Here is the actual response from the BATF about a question very similar to what we are discussing here. Notice that the BATF has no problem with the person buying an NFA item and leaving it in one state while that person is in another state and legally consided a resident or that state. The BATF goes as far as to tell the person that they could buy NFA items in both states and own them simultaneously. Oh and who is "we" that has already seen it happen over the corporate isssue?
DEPARTMENT OF THE TREASURY
BUREAU OF ALCOHOL, TOBACCO AND FIREARMS
WASHINGTON, DC 20226
JAN 29 1998
This is in response to your letter in which you advise that you
maintain a residence in Florida and a summer residence in North
Carolina. You want to know whether the transfer of a National
Firearms Act (NFA) firearm may be made to you as a resident of
North Carolina. You advise that you have researched "state of
residence," but are not sure how the definition contained in Title
27, Code of federal Regulations, Section 178.11, and the
determination in ATF Ruliny 80-21 relate to the acquisition of an
The restrictions on interstate commerce in firearms are contained
In the Gun Control Act (Title 18, United States Code, Chapter 44)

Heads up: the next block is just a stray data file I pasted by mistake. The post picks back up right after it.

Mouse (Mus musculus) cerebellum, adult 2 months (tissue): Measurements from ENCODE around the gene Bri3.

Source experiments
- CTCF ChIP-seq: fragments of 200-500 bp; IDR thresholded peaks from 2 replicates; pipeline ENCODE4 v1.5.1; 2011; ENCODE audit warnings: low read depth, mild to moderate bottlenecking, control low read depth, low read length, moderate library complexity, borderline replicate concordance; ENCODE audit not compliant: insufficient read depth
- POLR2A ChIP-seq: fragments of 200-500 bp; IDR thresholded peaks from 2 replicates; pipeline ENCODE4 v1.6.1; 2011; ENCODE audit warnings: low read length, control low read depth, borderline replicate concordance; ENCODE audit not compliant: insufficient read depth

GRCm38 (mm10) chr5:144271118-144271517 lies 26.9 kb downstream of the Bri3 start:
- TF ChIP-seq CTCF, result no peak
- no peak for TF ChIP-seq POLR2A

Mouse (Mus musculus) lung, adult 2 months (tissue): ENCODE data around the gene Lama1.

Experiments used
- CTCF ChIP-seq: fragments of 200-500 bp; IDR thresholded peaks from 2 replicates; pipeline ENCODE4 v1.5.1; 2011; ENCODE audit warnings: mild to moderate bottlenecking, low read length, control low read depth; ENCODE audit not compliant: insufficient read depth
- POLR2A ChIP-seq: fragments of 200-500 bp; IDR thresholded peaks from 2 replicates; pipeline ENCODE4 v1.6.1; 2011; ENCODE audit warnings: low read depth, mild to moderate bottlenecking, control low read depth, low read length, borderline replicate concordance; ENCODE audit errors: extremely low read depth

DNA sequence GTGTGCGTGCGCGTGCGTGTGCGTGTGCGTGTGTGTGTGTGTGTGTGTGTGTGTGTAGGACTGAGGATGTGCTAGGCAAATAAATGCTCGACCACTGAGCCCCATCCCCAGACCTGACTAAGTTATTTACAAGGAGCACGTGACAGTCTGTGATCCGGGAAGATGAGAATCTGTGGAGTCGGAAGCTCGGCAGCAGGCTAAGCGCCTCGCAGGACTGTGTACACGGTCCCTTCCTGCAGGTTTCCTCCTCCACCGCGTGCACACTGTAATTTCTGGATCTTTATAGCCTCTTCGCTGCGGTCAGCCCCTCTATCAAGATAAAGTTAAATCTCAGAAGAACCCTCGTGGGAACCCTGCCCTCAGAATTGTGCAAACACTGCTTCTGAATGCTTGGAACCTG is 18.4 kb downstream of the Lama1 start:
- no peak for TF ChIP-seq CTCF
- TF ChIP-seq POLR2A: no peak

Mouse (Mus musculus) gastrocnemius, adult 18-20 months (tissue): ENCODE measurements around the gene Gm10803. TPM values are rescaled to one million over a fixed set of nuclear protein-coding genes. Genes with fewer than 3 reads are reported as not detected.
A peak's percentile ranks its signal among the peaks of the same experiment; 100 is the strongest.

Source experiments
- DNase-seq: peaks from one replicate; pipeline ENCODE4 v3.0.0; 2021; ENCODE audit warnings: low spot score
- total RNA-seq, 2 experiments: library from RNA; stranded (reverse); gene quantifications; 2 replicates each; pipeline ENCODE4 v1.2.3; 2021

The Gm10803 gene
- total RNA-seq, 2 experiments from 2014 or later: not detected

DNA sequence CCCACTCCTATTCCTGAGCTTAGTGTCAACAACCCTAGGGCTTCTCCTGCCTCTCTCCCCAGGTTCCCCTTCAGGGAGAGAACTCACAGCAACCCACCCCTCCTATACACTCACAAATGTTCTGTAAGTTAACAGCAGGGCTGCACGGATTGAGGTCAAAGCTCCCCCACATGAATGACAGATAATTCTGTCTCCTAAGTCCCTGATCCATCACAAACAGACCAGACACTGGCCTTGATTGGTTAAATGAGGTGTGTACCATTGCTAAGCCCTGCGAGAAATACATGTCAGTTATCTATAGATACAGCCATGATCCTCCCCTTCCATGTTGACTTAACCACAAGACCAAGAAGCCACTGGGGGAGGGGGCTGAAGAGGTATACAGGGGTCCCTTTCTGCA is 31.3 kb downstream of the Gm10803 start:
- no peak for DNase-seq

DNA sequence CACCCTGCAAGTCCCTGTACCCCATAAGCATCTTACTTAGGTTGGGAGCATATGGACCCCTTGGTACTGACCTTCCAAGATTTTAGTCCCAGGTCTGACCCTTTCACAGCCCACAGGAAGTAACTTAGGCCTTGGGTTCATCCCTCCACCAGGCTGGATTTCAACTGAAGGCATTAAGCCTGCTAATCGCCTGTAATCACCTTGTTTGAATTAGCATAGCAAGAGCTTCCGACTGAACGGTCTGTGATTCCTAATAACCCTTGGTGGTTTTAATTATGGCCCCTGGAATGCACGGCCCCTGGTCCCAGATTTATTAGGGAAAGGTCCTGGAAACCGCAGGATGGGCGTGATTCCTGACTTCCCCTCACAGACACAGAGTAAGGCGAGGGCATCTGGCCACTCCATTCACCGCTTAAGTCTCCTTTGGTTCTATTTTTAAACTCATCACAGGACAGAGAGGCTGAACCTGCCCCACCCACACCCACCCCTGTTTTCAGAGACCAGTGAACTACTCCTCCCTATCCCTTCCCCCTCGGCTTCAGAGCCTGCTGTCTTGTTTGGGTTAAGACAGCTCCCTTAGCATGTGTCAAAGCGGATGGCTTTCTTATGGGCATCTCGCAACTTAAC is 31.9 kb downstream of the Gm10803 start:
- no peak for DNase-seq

and in the implementing regulations in Title 27, Code of Federal
Regulations, Part 178. Thus, the definition of "state of residence"
and the accompanying examples in section 178.11 provide the
guidelines for making the determination.
"State of residence" is defined as the State in which an individual
regularly resides, or maintains a home. The definition addresses
multiple residences with the following example:
"A" maintains a home in State "X" and a home in State "Y". "A"
resides in State "X" except for weekends or the summer months
of the year and in State "Y" for the weekends or the summer
months of the year. During the time that "A" actually resides
in State "X", "A" is a resident of State "X", and during the
time that "A" actually resides in State "Y", "A" is a resident
of State "Y".
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Thus, you could acquire a firearm, including an NFA firearm, in
Florida when you are a resident of Florida and in North Carolina
when you are a resident of North Carolina. Your address on the
application to transfer the NFA firearm to you would be the address
in the State in which you are residing at that time. The law
enforcement certification on the transfer application will be made
by an appropriate official, from the State in which you are
residing at the time.
We trust this has been responsive to your request. Should any
additional information be needed, please contact Gary Schaible in
the NFA Branch at (202) 927-8330.
Walfred A. Nelson
Deputy Assistant Director
Firearms, Explosives and Arson